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University of Oklahoma Regent Apologizes For Anti-Gay Remarks

OKLAHOMA CITY — A University of Oklahoma regent who likened gay people to pedophiles publicly apologized Tuesday during an appearance with the head of an LGBTQ advocacy group and reiterated that he doesn’t plan to resign.

Kirk Humphreys, a real estate developer and former Oklahoma City mayor, said his comments during an Oklahoma City public affairs TV show that aired Dec. 10 went “off the rails” and that he regrets hurting people.

“Some of the things I said do not reflect what I believe or the way I have tried to live,” Humphreys said, reading from a statement. “Let me be clear, I do not think that homosexuality in any way disqualifies a person from full participation as a citizen in our community, including service in public office.”

Humphreys said he doesn’t plan to resign from the university’s board of regents or from the board of Oklahoma City-based utility OGE Energy Corp. He also intends to continue serving as a member of the John Rex Charter Elementary School in Oklahoma City, despite calls to resign from some parents of children at the school.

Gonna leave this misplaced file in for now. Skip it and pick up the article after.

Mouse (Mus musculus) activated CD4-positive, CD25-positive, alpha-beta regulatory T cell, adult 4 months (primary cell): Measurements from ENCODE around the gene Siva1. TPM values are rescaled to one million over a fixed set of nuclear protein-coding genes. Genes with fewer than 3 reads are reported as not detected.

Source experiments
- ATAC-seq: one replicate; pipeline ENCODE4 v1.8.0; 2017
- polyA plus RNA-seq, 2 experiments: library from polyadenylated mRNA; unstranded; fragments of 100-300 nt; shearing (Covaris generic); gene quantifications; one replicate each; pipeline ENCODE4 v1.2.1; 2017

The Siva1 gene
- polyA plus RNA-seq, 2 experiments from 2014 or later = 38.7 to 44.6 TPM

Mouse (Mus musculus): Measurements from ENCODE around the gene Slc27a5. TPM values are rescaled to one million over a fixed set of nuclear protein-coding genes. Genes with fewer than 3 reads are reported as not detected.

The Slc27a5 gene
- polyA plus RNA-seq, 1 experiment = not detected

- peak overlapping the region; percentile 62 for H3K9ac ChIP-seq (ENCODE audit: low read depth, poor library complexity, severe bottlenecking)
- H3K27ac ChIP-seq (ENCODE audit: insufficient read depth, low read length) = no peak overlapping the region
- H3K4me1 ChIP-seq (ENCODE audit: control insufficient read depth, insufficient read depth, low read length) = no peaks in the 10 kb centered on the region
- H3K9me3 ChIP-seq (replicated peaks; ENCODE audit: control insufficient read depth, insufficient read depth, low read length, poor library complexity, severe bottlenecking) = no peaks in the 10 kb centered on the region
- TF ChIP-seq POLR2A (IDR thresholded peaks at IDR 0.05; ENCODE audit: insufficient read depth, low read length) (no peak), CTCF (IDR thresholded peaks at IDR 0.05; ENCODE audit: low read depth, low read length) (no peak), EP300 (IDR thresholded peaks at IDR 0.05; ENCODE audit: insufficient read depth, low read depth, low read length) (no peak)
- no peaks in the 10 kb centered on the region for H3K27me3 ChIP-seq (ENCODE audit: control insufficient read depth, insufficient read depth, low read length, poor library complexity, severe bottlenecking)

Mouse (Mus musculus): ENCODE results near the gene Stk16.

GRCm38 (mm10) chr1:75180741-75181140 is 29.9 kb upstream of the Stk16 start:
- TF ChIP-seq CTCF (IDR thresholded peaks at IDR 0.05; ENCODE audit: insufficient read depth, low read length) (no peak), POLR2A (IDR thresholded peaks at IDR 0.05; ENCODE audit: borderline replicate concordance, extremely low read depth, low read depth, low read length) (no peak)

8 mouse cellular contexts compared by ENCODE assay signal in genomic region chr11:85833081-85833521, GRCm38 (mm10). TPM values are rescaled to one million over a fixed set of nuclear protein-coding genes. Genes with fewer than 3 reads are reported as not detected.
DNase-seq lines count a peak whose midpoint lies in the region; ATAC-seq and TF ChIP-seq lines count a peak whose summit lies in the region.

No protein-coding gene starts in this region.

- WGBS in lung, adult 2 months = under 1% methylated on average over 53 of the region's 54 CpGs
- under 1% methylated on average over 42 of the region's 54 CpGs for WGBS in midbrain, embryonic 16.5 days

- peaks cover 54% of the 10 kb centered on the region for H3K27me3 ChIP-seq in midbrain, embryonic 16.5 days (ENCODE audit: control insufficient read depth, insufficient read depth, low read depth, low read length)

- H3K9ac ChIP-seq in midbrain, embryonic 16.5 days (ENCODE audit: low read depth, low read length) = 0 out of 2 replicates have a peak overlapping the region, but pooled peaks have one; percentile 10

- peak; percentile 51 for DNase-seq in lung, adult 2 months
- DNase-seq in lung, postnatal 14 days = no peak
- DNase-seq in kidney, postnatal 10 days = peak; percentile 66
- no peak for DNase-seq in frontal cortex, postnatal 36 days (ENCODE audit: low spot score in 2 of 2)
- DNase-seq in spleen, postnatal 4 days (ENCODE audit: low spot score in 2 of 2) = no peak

Humphreys was flanked by Freedom Oklahoma Director Troy Stevenson and J.D. Baker, the student body president at OU, neither of whom renewed their call for Humphreys to resign from the board of regents. The two said Humphreys plans to participate in a community forum with students next month at the university.

But Stevenson said conversations are ongoing about whether Humphreys will become the next chairman of the board of regents, which scheduled a special meeting on Thursday to discuss “any board member(s) as it may pertain to board leadership positions.”

“While it is vital that when we make mistakes we be allowed to apologize … there are consequences for our actions, and I believe there should be consequences for these,” Stevenson said.

The board of regents currently is led by Clay Bennett, who owns the NBA’s Oklahoma City Thunder and who has said he disagrees with Humphrey’s views. The panel is searching for a new president to replace David Boren, a former governor and U.S. senator who has served as OU’s president since 1994 but is retiring in June.

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